CGI generally disagrees with the agency’s rationale for the payment terms, responding that “very few improper payments are overturned on appeal” and the fees to be repaid are “relatively small.” See CGI Protest at 8; CGI Comments at 12. However, CMS maintains that it “struck a balance” by not requiring the RACs to wait longer than the second-level appeal process before invoicing. CGI AR at 10. Moreover, although the protester argues that the agency has “not identified a single instance” when it was unable to recoup a contingency fee, CGI has not demonstrated that the recoupment risks identified by CMS are unreasonable or unfounded. See CGI Comments at 11-12. We find that the protester’s disagreement with the agency’s assessment of its needs and solicitation requirements related to those demonstrated needs does not show that they are unreasonable. See Computers Universal, Inc., B-296501, Aug. 18, 2005, 2005 CPD ¶ 161 at 4.
Additionally, the agency maintains that in the “vast majority of cases,” the RACs can invoice for payment after the initial 120-day waiting period, “nothing close” to the protester’s 14-month claim. CGI AR at 5, 6. In this regard, the agency reports that in fiscal year 2011--the only available data in the record--the four incumbent RACs identified 903,372 improper overpayments. CGI AR, Tab 5, Report to Congress--Recovery Auditing in the Medicare and Medicaid Programs FY 2011, at 33. Of those overpayment determinations, providers sought a redetermination (first-level appeal) in 5.8 percent of the cases and requested a reconsideration (second-level appeal) in 0.84 percent of the cases. Id. As the agency points out, applying the fiscal year 2011 data to the payment terms here, the RACs will be able to invoice for payment after the initial 120‑day period in 94.2 percent of the cases, and the RACs will have to wait to invoice until the claims have exited the second level of the appeals process (as long as 420 days total) in less than 1 percent of the cases. CGI AR at 5-6, 11. While we recognize that the 2011 figures merely reflect historical data, CGI has not argued that the data is outside of the expectations for similar future recovery audit efforts. Given these figures, we fail to see how the RFQs’ payment terms, which result in the RACs waiting no more than 80 days longer for payment than under the current contract in nearly 95 percent of the cases, restrict competition to an “unjustifiable extent.” See CGI Protest at 9.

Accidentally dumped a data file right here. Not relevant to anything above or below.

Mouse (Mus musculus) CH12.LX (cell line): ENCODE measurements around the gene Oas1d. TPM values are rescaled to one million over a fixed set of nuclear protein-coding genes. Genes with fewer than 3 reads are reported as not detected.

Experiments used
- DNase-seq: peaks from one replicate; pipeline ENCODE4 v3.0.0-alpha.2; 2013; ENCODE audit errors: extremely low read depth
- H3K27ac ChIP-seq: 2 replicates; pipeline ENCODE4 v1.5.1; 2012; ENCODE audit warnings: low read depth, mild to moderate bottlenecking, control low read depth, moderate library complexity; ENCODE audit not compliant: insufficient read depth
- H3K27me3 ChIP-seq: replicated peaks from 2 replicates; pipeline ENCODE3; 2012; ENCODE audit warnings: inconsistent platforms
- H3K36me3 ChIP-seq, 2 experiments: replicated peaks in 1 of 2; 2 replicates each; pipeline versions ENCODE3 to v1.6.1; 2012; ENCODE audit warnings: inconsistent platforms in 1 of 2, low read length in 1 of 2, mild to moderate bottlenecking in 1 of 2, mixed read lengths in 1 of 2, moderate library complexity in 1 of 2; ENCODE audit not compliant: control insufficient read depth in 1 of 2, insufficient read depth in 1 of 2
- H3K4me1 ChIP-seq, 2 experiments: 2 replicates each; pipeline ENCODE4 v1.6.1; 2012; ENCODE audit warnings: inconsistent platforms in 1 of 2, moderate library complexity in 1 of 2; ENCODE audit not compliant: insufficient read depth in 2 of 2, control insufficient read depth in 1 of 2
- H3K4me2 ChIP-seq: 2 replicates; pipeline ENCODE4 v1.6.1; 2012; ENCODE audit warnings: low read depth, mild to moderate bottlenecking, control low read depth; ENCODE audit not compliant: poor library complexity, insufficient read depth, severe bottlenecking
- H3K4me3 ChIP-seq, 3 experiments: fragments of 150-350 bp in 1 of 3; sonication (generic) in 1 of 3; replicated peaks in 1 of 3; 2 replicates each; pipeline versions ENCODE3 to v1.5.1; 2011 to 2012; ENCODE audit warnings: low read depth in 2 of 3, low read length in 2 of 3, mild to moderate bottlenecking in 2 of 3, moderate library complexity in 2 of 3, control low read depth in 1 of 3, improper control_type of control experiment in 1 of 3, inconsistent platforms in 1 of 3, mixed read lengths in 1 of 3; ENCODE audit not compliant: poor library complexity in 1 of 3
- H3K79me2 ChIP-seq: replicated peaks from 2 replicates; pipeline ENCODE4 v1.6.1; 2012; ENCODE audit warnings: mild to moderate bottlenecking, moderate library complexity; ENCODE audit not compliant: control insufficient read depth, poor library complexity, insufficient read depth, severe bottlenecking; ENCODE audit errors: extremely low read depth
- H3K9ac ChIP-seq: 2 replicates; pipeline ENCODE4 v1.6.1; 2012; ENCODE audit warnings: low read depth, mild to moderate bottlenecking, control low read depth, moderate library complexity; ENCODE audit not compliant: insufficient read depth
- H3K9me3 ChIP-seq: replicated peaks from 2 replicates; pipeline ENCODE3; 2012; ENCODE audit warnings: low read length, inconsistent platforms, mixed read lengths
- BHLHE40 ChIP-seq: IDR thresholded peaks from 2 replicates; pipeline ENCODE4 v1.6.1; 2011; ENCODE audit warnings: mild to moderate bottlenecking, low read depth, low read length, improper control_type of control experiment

Finally, the agency notes that the payment terms did not have a “chilling effect” on the level of competition received in response to these RFQs. CGI AR at 9. The agency reports that it received quotes from five vendors in response to each of the solicitations for Regions 1, 2, and 4. CGI AR, Tab 1, Contracting Officer’s Statement, at 5. It received four quotes in response to the solicitation for Region 3. HDI AR, Tab 1, Contacting Officer’s Statement, at 5. Moreover, as the agency points out, vendors must demonstrate in their quotes that they have “adequate financial resources to sustain operations without any payment from CMS during the initial phase of the contract . . . .” RFQ § 7.1.4. Therefore, CMS will have insight into the financial capabilities of the vendors as it relates to their ability to perform under the payment terms.
The considerations discussed above support the reasonableness of the RFQs’ payment terms. In our view, the agency has established a legitimate need for the payment terms in light of the risk associated with contingency fees paid near or at the expiration of the contract that must be recouped. Although the protester contends that the payment terms are “burdensome” and have a “severe impact on a company’s cash flow, CGI Protest at 9; CGI Comments at 10, the fact that a requirement may be burdensome or even impossible for a particular firm to meet does not make it objectionable if the requirement properly reflects the agency’s needs. JBG/Naylor Station I, LLC, B‑402807.2, Aug. 16, 2010, 2010 CPD ¶ 194 at 4. On the record here, there is no basis to find the payment terms unduly restrictive of competition.
Next, HDI asserts that the solicitations’ payment terms violate the Recovery Audit Program’s enabling statute. HDI Protest at 8. The statute authorizing the program provides in part:
Use of Recovery Audit Contractors.--
(1) In General.--Under the Program, the Secretary shall enter into contracts with recovery audit contractors in accordance with this subsection for the purpose of identifying underpayments and overpayments and recouping overpayments under this title with respect to all services for which payment is made under [Medicare] part A or B. Under the contracts--
(A) payment shall be made to such a contractor only from amounts recovered;
(B) from such amounts recovered, payment--
(i) shall be made on a contingent basis for collecting overpayments; and
(ii) may be made in such amounts as the Secretary may specify for identifying underpayments; and
(C) the Secretary shall retain a portion of the amounts recovered which shall be available to the program management account of the Centers for Medicare & Medicaid Services for purposes of activities conducted under the recovery audit program under this subsection.